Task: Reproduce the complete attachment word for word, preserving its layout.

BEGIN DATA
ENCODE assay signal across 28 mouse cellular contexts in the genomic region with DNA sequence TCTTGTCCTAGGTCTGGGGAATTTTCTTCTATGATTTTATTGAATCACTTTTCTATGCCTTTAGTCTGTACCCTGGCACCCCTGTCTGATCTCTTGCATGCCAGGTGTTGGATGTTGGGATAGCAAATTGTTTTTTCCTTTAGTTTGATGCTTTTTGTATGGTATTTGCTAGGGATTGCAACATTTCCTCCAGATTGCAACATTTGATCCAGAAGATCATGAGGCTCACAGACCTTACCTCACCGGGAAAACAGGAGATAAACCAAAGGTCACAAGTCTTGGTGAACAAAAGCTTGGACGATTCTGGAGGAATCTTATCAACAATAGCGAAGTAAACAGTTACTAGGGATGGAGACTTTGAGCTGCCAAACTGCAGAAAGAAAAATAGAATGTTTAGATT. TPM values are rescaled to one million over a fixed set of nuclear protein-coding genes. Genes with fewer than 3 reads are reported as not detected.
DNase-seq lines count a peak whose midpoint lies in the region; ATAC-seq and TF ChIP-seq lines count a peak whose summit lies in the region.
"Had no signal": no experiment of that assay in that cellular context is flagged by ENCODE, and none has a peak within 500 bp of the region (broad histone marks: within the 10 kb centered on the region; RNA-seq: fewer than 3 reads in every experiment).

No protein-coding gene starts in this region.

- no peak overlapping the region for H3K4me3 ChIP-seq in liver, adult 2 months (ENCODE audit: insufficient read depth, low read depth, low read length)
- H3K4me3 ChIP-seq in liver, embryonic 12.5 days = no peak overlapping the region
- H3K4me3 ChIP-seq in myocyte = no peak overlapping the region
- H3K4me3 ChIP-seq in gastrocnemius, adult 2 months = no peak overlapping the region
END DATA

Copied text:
ENCODE assay signal across 28 mouse cellular contexts in the genomic region with DNA sequence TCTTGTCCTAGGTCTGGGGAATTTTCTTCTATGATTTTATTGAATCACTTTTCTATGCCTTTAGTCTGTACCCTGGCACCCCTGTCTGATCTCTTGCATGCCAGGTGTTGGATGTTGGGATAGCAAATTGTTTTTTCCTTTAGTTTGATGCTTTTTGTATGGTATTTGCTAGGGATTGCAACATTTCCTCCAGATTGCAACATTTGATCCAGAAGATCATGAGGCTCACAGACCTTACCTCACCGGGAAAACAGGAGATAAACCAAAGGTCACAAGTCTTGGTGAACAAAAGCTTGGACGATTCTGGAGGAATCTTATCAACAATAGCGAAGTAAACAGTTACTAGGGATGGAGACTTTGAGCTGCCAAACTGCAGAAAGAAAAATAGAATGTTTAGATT. TPM values are rescaled to one million over a fixed set of nuclear protein-coding genes. Genes with fewer than 3 reads are reported as not detected.
DNase-seq lines count a peak whose midpoint lies in the region; ATAC-seq and TF ChIP-seq lines count a peak whose summit lies in the region.
"Had no signal": no experiment of that assay in that cellular context is flagged by ENCODE, and none has a peak within 500 bp of the region (broad histone marks: within the 10 kb centered on the region; RNA-seq: fewer than 3 reads in every experiment).

No protein-coding gene starts in this region.

- no peak overlapping the region for H3K4me3 ChIP-seq in liver, adult 2 months (ENCODE audit: insufficient read depth, low read depth, low read length)
- H3K4me3 ChIP-seq in liver, embryonic 12.5 days = no peak overlapping the region
- H3K4me3 ChIP-seq in myocyte = no peak overlapping the region
- H3K4me3 ChIP-seq in gastrocnemius, adult 2 months = no peak overlapping the region